The Plaintiff opines that Churches, Islamic religious organisations, Charity and Non-Governmental Organisations give hope to the Plaintiff and the Nigerian people. The activities of associations augment the efforts of government. They act as watchdogs for the people and put the government in check.

It is unfortunate for the provisions of the new CAMA to put the activities of associations under the complete whims and caprices of the Companies’ Registry which is an agency of the Federal Government.

The law provides for every association to have a Constitution which regulates the affairs of the association and protect them against misconduct, mismanagement, fraudulent or other activities which are contrary to the objects of the association.

Hence, the Companies’ Registry has no business whatsoever in suspending trustees and appointing interim managers for them. This is a sure recipe for disaster. The activities of associations are not against public interest to warrant such draconian provisions.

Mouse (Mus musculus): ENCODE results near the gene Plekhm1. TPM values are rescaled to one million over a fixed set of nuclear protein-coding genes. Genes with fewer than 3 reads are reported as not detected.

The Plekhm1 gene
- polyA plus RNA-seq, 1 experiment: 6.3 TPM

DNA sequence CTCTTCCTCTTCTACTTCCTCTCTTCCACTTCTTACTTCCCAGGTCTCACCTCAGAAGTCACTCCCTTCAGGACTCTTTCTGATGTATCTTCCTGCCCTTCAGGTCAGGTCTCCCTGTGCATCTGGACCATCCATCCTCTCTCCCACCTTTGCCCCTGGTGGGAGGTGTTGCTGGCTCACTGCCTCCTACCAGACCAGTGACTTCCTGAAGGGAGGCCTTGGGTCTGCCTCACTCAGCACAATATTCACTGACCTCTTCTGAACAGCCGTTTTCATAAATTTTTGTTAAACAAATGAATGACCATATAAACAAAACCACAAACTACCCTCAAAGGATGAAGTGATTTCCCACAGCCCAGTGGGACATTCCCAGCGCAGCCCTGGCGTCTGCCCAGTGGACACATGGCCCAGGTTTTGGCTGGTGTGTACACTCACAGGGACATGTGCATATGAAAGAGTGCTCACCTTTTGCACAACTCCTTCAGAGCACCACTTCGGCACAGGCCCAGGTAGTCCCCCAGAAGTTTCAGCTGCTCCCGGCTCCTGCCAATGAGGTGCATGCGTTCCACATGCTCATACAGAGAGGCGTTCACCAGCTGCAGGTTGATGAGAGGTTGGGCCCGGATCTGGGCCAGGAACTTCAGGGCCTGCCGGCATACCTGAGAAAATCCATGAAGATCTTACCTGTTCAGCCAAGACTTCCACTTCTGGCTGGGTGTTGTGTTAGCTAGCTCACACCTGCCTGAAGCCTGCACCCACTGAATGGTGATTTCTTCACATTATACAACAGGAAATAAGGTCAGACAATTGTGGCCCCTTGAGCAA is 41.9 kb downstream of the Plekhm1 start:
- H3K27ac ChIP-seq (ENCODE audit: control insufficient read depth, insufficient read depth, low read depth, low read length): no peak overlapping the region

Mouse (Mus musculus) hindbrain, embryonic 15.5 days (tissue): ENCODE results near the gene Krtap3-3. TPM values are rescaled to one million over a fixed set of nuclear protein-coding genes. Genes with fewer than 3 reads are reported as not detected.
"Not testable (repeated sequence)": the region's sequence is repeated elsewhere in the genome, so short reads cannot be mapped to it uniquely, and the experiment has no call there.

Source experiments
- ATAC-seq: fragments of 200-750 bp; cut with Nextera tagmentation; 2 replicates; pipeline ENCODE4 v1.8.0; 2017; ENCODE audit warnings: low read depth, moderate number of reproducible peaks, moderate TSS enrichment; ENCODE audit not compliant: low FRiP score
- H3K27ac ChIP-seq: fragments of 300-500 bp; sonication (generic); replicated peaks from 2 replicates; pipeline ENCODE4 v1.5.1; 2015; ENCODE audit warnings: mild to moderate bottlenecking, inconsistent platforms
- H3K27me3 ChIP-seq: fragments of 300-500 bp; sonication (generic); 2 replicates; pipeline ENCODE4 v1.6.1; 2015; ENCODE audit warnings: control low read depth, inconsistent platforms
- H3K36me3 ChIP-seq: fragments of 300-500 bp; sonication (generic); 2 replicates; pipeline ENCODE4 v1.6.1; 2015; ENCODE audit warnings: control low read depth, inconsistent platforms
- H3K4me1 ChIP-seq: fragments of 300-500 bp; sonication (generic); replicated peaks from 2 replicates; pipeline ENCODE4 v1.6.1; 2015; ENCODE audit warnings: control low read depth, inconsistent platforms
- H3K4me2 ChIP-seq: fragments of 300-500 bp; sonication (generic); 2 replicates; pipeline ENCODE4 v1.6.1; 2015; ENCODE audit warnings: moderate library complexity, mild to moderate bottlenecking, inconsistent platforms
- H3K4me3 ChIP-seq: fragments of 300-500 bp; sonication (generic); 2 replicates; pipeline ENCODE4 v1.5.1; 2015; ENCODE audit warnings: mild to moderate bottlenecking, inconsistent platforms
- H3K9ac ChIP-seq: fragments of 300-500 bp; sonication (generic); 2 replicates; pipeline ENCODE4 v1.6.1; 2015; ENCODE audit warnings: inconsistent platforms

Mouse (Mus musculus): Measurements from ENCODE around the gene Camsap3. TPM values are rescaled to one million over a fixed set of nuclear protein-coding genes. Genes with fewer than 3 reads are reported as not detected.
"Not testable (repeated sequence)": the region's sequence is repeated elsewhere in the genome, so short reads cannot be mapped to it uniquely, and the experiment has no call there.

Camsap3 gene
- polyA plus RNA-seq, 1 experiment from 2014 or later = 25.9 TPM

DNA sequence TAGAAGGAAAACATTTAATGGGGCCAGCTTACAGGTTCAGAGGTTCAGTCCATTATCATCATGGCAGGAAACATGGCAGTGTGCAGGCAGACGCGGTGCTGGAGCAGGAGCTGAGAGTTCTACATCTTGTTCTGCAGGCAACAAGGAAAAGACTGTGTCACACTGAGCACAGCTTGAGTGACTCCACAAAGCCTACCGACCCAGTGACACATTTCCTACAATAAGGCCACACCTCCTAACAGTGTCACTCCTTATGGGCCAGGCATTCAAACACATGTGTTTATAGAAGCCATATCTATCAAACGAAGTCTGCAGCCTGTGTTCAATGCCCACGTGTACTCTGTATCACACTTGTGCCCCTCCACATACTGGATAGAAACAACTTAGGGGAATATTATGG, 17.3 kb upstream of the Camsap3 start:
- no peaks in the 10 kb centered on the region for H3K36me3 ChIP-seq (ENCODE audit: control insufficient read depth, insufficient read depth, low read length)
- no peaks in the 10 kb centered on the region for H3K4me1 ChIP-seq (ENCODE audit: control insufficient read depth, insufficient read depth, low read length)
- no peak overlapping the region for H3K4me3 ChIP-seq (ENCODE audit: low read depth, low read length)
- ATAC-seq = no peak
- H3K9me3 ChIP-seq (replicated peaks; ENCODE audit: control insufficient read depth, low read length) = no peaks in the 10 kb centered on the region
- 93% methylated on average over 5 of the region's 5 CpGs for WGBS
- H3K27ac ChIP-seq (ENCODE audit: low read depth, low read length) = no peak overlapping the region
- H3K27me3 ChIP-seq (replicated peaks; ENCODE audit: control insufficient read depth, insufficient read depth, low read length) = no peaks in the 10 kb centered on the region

The funds of associations are not public funds. They are contributions, offerings and freewill donations of members to carrying out their objectives. There is no legal justification for the Companies’ Registry to be interested in the dormant account of associations.

Associations are non-profit making organisations. They are not business ventures as such the Companies’ Registry cannot be ingrained in the affairs of associations by expecting them to submit statement of affairs or accounting records to the Registry.

The Plaintiff has a freedom to his thought, conscience and religion alone or in community with others. The Plaintiff has a right to propagate his religion, worship, teaching, practice and observance in public or private and does not even need to register same with the Companies’ Registry to propagate same.